The tunnel project is a PPP (Public Private Partnership), and will cost roughly €660m. The cost to the actual government will be around €360m.
Originally the N7 was a single carriage-way route between Dublin and Limerick and passed through the main towns on the route that are now bypassed. The old N7 route now bypassed by the M7 is currently designated as the R445 and is an alternative route between Limerick and Dublin.
The N7 is the only one of the inter-urban routes out of Dublin which does not commence in Dublin city centre, but rather at the M50. The original N7 route (under the Local Government (Roads and Motorways) Act, 1974 (Decleration of National Roads) Order, 1977) started the route in Dublin city centre, like the other national routes, with the route originally running through Inchicore village before reaching the Naas Road. However in 1994, following the construction of the Chapelizod bypass which brought the N4 road in to Dublin city centre as dual carriageway, the N7 inside the M50 was downgraded to regional road status (as the R110 road), with N7 traffic being signposted to use the N4 and M50 rather than the original route through Inchicore.
The N7 is noted for two firsts in the history of Irish roads - the first substantial length of dual carriageway in Ireland, running 26 km (16 mi) from Dublin to Naas which was completed in 1968 and also Ireland's first section of motorway, the 8 km (5.0 mi) Naas Bypass, opened in 1983 bypassing the original route through the town.
The old N7 route (now R445/R110) also formed most of the T5 trunk route between Dublin and Limerick. This was an old method of designating routes in Ireland before the current method was introduced.
The junctions on the Naas Bypass and Newbridge Bypass sections of the M7 were previously numbered J7-J11 (now renumbered Junctions 9-13), in the expectation that an M7 motorway would be built along a new alignment. Instead the Naas Road dual-carriageway was upgraded. The R113 junction (Newlands Cross) is (2008) the only remaining at-grade junction between the M50 and M7, with traffic lights and a break in central median. There are plans to construct a grade separated interchange here.  There also remain some private accesses and minor exits prior to J9, the beginning of the M7 motorway.
|N7 dual carriageway|
|M50 motorway||M50 motorway|
|Newlands Cross (at grade); Belgard Road for Tallaght;
Fonthill Road for Clondalkin (R113)
|—||Newlands Cross (at grade); Belgard Road for Tallaght;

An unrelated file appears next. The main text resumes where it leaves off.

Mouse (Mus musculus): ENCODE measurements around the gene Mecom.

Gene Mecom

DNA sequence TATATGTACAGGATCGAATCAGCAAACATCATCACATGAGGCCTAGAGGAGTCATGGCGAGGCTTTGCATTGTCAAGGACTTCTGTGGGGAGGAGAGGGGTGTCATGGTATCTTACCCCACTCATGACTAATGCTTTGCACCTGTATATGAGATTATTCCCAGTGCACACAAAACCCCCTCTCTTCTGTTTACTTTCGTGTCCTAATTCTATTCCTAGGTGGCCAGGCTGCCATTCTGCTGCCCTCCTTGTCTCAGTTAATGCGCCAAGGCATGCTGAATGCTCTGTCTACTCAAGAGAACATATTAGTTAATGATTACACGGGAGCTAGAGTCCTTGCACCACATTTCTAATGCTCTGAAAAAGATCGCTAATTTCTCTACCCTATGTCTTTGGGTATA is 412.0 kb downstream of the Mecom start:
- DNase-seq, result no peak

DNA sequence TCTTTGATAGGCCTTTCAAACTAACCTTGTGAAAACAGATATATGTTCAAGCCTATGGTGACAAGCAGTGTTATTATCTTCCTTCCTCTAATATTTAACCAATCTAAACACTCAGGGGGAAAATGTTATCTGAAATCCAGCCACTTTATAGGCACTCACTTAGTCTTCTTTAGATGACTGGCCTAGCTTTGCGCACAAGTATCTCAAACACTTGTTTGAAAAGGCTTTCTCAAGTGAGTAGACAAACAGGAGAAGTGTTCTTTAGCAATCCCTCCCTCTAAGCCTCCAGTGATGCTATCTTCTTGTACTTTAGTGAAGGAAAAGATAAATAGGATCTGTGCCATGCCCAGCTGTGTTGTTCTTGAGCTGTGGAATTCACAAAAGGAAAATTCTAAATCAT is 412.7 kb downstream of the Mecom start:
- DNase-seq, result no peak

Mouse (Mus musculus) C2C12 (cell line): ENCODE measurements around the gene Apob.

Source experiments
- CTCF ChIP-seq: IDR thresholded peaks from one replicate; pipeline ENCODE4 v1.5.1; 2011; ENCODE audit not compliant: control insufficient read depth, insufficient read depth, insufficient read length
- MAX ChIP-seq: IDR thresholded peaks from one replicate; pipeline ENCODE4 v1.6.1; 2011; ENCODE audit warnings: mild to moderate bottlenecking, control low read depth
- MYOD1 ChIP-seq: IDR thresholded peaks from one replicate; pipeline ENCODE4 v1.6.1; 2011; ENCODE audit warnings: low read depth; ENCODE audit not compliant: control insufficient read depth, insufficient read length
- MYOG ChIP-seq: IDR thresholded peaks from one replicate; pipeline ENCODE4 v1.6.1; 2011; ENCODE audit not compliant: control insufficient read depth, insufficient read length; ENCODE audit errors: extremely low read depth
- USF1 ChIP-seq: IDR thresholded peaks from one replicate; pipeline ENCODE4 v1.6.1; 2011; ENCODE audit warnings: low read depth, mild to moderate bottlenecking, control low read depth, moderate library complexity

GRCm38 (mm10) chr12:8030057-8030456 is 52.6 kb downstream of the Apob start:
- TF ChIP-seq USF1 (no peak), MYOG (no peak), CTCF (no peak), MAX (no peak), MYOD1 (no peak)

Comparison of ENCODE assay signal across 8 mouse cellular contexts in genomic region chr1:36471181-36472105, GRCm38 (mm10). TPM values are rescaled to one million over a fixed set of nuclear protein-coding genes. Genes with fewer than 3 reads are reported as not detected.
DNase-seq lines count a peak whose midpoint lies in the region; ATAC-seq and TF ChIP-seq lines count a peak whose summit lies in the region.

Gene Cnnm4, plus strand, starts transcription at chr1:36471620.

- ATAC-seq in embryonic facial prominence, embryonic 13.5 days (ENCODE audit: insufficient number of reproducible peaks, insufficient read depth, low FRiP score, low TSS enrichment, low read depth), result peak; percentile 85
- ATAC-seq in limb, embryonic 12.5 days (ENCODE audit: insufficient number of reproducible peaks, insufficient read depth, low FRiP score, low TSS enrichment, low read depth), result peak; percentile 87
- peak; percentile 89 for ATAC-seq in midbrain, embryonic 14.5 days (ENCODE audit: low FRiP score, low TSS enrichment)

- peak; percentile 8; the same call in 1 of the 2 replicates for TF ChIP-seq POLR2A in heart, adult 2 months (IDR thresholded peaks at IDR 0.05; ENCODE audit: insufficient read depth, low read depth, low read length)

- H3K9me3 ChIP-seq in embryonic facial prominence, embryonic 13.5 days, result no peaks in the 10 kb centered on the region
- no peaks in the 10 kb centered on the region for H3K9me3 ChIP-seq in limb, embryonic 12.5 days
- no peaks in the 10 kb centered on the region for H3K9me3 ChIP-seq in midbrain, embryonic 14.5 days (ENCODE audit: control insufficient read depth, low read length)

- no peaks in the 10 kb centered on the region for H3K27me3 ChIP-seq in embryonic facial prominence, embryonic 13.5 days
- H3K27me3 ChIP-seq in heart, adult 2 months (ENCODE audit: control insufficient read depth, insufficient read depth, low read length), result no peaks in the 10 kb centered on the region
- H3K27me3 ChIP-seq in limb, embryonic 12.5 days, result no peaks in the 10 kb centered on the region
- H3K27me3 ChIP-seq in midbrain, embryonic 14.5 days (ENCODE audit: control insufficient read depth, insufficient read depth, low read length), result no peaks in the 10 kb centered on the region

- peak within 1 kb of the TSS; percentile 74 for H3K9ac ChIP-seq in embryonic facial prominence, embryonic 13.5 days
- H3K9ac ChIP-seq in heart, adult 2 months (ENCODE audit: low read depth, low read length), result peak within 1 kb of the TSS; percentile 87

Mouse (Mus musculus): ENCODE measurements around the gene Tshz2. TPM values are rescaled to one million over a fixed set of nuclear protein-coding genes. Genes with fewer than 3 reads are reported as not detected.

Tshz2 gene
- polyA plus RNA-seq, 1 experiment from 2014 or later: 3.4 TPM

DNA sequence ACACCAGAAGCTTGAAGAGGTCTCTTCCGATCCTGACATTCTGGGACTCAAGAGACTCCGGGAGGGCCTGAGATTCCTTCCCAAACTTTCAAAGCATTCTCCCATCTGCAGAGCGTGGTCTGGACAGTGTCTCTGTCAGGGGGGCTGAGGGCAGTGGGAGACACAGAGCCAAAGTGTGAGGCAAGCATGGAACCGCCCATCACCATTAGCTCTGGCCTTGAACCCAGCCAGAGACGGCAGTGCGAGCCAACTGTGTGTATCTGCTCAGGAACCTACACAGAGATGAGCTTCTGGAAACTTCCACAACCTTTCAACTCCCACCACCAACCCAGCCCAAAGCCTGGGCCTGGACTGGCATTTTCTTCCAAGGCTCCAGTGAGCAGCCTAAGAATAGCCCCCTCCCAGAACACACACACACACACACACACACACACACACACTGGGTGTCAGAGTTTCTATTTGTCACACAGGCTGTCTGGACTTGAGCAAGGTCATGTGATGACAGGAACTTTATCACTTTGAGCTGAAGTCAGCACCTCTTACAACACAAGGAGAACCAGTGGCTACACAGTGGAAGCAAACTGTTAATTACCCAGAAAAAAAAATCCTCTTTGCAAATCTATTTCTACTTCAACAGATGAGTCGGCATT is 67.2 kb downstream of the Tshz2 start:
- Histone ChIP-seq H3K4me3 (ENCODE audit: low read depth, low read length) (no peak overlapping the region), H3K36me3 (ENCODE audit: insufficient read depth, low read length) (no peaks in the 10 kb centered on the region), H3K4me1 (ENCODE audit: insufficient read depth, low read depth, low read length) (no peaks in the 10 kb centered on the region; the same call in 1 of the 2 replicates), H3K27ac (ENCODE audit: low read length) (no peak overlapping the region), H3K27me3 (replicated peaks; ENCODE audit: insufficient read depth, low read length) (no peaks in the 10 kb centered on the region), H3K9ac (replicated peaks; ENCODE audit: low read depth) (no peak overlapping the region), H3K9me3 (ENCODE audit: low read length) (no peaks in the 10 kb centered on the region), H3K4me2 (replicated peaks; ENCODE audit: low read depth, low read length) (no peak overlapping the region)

Fonthill Road for Clondalkin (R113)
|Kingswood Interchange: Outer Ring Road (R136)||Kingswood Interchange: Outer Ring Road (R136)|
|Citywest Road (N82)||Citywest Road (N82)|
|Steelstown Interchange: Steelstown||Steelstown Interchange: Steelstown|
|Castlewarden Interchange: Castlewarden (R445)||Castlewarden Interchange: Castlewarden (R445)|
|Kill Interchange: Kill (R445)||Kill Interchange: Kill (R445)|
|Johnstown Interchange: Johnstown (R445)||Johnstown Interchange: Johnstown (R445)|
|Maudlins Interchange: Naas North, Sallins (R445)||Maudlins Interchange: Naas North, Sallins (R445)|
|Naas South, Caragh and Togher services||
||Naas South, Caragh and Togher services|
||The SOUTH EAST (M9 )|
|The Curragh, Newbridge (R445)||
|Kildare, Nurney (R415)||
||Kildare Nurney (R415)|
|Portarlington, Emo, The Heath (R423)||
||Portarlington, Emo, The Heath (R423)|
|Portlaoise (R445) (Carlow, Tullamore, N80)||
||Portlaoise (R445) (Carlow, Tullamore, N80)|
|Abbeyleix (N77); Portlaoise (R423)||
||Abbeyleix (N77); Portlaoise (R423)|
|Portlaoise (R445)||Mountrath, Castletown, Tullamore (R445)|
||The SOUTH (M8 ) - Cork, Cashel, Fermoy|
|Roscrea Templemore (N62)||
||Roscrea Templemore (N62)|
|Toomevara, Nenagh (R445)||
||Toomevara, Nenagh (R445)|
|Knockalton, Nenagh, Thurles (R498)||
||Knockalton, Nenagh, Thurles (R498)|
|Carrigatoher, Nenagh (R445), (N52)||
||Carrigatoher, Nenagh (R445), (N52)|
|Birdhill, Killaloe, Ballina (R494)||
||Birdhill, Killaloe, Ballina (R494)|
|Annacotty, Limerick (east) (R445), Newport (R503)||
||Annacotty, Limerick (east) (R445), Newport (R503)|
|Ballysimon Interchange, Limerick (centre) (R527), Waterford (N24)||
||Ballysimon Interchange, Limerick (centre) (R527), Waterford (N24)|
|Rossbrien Interchange, Limerick (city centre) (R509), Cork (M20 )||
||Rossbrien Interchange, Cork (M20 )|
|Continues as N18 dual carriageway.|